We can’t blame young people for turning to socialism
Regarding Gary Oilar’s letter in The News-Review on June 14, titled “Blind to the Prosperity,” I agree with one point:
“We live in the most privileged time in the most prosperous nation and we’ve become completely blind to it. These things are so ingrained in our American way of life we don’t give them a second thought.” But that is where we part ways.
Yes, we do live in prosperous times, and yes, we’ve become completely blind to it. We’ve become blind because most of our economic gains have benefited the top one percent of earners, just as Trump’s signature tax cuts have.
As an old baby boomer, I can attest to my ability to walk in off the street with a high school diploma and secure a living wage job with union protection and benefits upon high school graduation. My first year of college cost me approximately $150 in tuition and fees per term. Those days no longer exist.
Many millennials, a generation Mr. Oilar so harshly criticized, leave two and four years of college saddled with debt to find an increasingly automated, anti-worker, low-wage workforce. With that debt they are no longer able to purchase homes or automobiles, or start a family when they choose.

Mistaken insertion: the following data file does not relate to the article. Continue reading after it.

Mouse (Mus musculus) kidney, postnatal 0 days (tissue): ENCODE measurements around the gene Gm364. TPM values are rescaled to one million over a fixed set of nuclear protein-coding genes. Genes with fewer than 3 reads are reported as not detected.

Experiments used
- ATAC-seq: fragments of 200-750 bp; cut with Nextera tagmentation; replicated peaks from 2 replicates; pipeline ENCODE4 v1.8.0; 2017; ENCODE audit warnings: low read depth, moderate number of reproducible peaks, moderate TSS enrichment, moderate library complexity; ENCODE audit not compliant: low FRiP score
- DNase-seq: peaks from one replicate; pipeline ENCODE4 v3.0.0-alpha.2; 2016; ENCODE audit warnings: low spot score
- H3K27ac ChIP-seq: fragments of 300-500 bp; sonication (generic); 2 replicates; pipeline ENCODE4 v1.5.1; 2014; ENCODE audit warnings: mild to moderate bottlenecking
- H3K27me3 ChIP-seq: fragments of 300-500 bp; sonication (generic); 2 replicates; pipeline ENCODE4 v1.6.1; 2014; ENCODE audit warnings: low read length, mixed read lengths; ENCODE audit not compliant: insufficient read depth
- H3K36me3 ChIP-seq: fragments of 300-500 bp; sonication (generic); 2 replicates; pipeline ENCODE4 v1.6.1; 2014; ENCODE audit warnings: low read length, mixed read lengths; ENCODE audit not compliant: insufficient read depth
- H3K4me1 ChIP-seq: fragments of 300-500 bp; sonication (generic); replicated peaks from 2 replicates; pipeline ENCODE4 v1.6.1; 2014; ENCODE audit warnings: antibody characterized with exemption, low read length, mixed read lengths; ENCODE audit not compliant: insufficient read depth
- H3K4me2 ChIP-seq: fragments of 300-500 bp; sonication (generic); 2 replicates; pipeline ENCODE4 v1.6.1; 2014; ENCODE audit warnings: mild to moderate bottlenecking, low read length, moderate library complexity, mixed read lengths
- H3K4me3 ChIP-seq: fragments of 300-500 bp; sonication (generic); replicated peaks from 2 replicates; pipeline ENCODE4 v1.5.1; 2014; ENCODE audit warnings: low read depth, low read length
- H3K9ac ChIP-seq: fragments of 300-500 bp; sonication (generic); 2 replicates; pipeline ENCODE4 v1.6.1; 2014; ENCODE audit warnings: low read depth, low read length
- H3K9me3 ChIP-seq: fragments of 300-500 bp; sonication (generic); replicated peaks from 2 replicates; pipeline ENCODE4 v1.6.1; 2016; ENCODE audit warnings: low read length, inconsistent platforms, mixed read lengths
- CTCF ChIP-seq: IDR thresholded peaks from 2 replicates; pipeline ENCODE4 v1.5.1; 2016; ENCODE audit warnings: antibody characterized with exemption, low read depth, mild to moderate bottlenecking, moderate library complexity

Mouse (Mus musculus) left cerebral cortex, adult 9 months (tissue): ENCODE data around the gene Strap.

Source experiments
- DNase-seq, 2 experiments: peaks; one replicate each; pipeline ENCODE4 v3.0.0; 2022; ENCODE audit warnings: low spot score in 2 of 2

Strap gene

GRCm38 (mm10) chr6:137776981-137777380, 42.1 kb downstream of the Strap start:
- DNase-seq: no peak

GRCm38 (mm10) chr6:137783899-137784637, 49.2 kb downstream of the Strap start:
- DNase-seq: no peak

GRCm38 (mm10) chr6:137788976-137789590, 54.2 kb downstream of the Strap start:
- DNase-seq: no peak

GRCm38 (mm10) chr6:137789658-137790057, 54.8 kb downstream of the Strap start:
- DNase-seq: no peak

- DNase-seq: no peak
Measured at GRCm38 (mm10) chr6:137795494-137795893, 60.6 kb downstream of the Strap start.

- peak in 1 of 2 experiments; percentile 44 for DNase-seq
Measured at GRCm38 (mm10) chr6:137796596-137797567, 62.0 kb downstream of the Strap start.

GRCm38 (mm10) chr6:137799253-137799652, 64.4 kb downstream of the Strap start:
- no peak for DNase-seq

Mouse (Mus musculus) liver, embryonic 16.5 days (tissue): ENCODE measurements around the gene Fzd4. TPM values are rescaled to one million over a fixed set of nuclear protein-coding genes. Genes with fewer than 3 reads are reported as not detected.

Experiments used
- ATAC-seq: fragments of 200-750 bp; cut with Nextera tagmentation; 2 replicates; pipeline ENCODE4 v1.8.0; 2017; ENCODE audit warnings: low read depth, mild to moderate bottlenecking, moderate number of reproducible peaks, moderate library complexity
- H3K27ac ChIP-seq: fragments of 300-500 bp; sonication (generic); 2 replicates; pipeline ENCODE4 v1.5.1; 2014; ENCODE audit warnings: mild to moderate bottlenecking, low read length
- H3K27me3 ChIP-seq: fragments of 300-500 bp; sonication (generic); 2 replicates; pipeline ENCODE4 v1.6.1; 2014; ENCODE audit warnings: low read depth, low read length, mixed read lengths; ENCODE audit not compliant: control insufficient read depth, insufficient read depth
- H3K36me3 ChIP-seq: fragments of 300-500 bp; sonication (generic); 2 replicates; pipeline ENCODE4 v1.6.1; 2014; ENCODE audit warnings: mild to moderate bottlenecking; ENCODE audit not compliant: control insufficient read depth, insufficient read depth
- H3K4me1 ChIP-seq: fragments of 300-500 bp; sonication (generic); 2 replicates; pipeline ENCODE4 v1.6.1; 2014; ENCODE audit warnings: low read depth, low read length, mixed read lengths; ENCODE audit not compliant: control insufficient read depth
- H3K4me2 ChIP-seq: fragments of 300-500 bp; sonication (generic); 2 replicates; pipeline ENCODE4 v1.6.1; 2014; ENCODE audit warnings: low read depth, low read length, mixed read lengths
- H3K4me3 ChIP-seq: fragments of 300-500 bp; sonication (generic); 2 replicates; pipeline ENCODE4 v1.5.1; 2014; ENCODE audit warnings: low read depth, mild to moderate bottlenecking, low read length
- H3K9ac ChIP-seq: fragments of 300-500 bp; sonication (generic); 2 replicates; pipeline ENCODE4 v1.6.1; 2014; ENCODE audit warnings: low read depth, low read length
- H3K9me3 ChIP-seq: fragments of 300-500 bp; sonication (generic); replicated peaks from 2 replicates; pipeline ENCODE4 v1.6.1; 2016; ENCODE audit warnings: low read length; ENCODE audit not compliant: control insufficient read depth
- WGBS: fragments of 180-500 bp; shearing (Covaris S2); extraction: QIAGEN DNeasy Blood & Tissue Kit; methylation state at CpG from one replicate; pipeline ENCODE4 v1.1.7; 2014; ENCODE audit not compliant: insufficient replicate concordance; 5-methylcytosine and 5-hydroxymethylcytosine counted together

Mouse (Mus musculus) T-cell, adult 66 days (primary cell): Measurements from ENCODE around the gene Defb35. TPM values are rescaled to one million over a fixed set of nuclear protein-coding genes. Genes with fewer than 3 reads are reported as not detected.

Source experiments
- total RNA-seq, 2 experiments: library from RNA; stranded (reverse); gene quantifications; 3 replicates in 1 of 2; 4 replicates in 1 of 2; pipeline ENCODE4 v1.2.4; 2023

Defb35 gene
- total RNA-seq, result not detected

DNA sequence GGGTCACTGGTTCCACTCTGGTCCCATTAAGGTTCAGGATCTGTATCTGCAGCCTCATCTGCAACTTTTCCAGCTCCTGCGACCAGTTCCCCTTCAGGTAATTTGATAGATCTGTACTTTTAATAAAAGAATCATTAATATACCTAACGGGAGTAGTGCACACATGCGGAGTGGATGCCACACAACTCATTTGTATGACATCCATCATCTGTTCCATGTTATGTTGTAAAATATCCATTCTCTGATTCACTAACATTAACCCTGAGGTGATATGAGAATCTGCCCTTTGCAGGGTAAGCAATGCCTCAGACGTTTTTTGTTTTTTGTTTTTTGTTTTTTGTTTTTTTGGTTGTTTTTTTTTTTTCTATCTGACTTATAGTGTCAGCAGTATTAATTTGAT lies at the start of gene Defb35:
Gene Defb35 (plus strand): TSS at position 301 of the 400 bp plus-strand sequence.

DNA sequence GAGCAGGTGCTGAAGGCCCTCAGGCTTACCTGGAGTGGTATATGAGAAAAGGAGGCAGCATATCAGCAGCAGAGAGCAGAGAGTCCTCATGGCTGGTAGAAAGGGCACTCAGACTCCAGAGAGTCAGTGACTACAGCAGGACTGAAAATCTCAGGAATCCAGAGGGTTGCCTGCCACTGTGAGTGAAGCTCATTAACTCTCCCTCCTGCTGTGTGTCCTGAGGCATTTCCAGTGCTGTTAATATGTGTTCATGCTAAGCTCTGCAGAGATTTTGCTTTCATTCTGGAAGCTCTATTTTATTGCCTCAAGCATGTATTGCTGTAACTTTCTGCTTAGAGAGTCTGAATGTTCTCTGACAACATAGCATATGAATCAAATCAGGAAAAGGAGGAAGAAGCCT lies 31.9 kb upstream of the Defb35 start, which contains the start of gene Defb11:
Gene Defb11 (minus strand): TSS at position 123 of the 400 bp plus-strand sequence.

They have known a country at war in the Middle East for most of their lives. They have watched parents lose homes and savings because of medical illness, fraudulent bank practices or other financial scams, off-shore manufacturing, layoffs, etc. all stacked against little guys.
Millennials have watched assorted climate deniers prattle on while weather changes destroy whole communities.
So, why shouldn’t young people look at democratic socialism and vote in their own best interests? Universal healthcare, strong and affordable education, a clean and safe environment, and peaceful resolution to world conflicts are all things worth fighting for.